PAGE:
Design reuse is a big part of modern product design, including home audio systems. Reducing systems to sections that can be copied and pasted over and over again is key to getting to market quickly. If the marketing team you’re working with suddenly decides to add a function, be it software or hardware, a library of working circuits is always advantageous.
System Partitioning For Simple Upgrades
Considerations regarding form factor are always more than just what circuit designers have in their backpack. In consumer products, the product’s industrial design, including the product/end-user interface, will influence your layout considerations significantly.
Are all of the connectors on one end of the product? Are the inputs right next to the outputs, or are they on completely separate ends of the product? Such things will drive your solution significantly. For example, in a product where input connectors are right next to output connectors (such as a laptop PC with its headphone and input jacks), then it makes sense to use a codec with the input and output pins near each other.
On the other extreme, in a system with multiple inputs on one side of the unit and multiple inputs on the other side, it may make more sense to keep the analog-to-digital converters (ADCs) and digital-to-analog converters (DACs) separate. This keeps the analog signal traces as short as possible, making them less susceptible to interference and crosstalk.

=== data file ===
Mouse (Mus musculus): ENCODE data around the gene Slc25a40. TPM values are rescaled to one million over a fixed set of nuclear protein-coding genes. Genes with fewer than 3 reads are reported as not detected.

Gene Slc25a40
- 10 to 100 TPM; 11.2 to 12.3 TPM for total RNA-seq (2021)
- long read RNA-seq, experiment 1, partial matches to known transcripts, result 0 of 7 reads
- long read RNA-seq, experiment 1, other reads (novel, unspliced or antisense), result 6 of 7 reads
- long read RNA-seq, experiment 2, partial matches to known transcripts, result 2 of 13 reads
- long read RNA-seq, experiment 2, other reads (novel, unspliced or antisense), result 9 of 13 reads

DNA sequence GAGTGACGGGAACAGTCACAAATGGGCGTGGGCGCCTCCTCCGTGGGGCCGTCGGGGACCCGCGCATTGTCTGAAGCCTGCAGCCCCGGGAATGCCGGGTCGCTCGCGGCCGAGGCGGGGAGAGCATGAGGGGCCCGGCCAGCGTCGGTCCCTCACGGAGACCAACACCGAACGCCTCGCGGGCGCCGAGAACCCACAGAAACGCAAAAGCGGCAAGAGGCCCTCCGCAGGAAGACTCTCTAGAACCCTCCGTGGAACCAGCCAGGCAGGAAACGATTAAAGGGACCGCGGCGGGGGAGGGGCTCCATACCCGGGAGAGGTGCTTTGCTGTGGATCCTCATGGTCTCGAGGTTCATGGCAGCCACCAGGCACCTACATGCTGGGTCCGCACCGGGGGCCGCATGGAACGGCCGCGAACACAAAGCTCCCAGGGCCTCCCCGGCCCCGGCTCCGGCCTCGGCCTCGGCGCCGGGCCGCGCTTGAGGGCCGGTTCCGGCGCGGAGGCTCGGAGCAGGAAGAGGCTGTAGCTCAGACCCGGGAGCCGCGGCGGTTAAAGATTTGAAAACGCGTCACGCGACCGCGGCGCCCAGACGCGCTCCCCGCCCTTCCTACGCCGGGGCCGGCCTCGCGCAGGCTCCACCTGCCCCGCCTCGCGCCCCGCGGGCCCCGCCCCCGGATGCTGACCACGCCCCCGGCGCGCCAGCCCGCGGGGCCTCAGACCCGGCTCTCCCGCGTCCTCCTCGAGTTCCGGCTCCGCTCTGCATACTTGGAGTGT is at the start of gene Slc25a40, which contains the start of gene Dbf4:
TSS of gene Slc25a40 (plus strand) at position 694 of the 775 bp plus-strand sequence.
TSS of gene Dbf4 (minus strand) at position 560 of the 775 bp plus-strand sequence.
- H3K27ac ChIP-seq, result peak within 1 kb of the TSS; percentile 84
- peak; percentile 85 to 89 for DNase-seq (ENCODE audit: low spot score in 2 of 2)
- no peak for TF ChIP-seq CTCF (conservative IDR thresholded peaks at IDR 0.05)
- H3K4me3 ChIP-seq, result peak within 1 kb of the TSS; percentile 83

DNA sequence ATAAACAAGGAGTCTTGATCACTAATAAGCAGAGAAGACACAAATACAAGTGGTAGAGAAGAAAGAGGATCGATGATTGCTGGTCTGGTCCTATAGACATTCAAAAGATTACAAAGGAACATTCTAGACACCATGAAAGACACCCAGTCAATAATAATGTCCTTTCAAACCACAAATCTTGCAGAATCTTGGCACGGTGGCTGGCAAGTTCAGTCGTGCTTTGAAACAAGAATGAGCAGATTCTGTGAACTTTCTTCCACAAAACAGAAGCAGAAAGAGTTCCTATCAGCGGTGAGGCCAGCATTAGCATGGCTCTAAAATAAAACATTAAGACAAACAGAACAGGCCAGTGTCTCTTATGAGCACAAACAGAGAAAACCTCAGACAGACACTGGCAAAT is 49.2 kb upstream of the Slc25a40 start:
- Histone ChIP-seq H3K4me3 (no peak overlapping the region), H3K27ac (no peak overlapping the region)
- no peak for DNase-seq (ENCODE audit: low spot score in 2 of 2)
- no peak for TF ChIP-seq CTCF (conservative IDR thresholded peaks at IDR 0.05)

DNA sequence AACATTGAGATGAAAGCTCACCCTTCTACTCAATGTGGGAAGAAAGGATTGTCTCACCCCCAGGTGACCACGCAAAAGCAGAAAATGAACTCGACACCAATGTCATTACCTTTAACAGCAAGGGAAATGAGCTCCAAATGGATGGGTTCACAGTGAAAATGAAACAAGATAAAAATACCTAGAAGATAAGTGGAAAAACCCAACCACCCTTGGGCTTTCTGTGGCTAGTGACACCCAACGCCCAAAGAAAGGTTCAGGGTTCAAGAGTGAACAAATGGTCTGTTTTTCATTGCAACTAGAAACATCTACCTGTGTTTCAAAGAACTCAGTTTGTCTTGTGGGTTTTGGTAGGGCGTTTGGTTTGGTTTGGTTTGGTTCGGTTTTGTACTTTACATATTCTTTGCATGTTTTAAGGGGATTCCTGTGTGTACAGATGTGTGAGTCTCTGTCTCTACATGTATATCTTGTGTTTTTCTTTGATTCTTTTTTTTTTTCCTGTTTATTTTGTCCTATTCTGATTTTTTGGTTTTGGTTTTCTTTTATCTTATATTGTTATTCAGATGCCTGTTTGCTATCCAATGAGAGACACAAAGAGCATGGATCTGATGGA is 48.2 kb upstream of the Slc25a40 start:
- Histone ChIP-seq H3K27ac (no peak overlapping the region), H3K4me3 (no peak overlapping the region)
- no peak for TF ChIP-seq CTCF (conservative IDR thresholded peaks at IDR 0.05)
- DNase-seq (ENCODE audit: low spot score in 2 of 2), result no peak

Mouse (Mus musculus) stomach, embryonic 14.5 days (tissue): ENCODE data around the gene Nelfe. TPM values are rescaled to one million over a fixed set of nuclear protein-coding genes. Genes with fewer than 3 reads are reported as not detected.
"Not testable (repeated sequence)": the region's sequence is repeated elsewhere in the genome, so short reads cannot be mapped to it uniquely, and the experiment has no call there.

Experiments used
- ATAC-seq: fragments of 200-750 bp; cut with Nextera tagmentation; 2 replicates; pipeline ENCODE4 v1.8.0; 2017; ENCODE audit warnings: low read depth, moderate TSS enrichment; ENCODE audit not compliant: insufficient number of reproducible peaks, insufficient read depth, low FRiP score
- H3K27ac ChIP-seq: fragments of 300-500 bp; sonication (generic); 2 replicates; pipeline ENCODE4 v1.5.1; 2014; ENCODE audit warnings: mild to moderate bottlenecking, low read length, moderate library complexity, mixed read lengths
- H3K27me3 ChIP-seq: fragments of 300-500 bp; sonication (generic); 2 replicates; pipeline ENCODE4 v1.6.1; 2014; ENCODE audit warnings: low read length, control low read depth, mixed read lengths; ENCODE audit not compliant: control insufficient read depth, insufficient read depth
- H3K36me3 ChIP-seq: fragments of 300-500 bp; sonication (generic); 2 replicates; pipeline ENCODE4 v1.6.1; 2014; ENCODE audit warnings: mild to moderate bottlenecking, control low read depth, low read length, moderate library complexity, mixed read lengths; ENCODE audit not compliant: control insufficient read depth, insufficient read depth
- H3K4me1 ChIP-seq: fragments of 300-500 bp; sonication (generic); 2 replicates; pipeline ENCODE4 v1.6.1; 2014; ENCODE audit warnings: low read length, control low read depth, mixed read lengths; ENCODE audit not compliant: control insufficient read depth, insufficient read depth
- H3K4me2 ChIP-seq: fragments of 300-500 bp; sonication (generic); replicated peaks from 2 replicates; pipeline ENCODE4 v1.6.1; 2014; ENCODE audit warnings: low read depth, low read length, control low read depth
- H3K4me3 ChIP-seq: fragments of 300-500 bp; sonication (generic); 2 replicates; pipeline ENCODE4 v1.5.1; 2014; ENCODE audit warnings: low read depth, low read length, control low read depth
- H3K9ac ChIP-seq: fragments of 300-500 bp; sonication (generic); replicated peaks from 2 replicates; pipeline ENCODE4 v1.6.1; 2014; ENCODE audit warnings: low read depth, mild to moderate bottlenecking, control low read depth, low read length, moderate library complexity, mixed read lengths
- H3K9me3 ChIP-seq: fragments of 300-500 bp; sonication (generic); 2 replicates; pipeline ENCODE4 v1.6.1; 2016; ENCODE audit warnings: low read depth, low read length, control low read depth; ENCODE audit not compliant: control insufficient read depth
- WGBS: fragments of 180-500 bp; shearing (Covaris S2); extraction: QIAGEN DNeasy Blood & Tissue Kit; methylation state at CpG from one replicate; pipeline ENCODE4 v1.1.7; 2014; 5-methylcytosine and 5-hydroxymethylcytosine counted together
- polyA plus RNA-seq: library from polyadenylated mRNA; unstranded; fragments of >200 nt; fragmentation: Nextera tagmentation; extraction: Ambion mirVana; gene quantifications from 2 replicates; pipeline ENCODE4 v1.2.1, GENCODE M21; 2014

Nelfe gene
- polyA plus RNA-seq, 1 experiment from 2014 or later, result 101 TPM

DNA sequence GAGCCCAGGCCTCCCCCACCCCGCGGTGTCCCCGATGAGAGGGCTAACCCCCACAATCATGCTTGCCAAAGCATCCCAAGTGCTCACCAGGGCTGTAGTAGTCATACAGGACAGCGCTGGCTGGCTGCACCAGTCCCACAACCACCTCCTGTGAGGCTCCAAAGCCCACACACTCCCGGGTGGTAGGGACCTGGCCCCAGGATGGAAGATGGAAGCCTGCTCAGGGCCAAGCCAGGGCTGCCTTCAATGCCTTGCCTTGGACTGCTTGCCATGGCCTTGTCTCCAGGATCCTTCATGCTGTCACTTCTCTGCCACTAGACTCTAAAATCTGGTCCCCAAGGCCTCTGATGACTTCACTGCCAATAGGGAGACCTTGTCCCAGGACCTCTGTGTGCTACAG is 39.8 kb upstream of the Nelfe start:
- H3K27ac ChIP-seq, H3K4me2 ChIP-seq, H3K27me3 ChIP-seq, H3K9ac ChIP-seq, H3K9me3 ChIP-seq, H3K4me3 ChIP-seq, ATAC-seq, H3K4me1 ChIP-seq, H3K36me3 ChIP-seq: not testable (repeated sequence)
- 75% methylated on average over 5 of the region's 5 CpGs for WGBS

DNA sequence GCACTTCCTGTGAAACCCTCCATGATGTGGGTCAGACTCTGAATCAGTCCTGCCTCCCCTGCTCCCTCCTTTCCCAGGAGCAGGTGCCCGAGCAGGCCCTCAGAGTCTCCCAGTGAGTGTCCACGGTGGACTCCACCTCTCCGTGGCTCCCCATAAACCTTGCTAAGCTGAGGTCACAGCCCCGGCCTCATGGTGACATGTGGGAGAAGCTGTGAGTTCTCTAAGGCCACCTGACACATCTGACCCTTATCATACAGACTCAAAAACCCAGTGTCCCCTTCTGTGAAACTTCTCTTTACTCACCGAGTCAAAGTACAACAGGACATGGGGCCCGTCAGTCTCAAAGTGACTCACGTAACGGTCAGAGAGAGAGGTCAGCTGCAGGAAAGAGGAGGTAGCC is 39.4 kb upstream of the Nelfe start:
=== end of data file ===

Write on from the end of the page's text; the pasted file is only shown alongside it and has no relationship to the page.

Now that we’re starting to worry about design reuse and how to apply it to a circuit that may have a completely different form factors, let’s throw another consideration into the mix—system partitioning, which could be considered the layout equivalent of a block diagram.
Designing with system partitioning really enables designers to quickly replace sections should the specification from above change or if new products (more on the higher end or lower end than yours) are needed. Good system partitioning allows the development of a platform that can be the basis for a whole family of products, spun from one initial design.
For example, Figure 1 shows an MP3 dock with a Bluetooth and analog interface. Here we look at partitioning the amplifier, signal processing, control, and interface. Dividing the system and the printed-circuit board (PCB) like this permits sections to be debugged independently and easily replaced without disturbing the rest of the circuitry significantly. In the IC world, we call this floorplanning.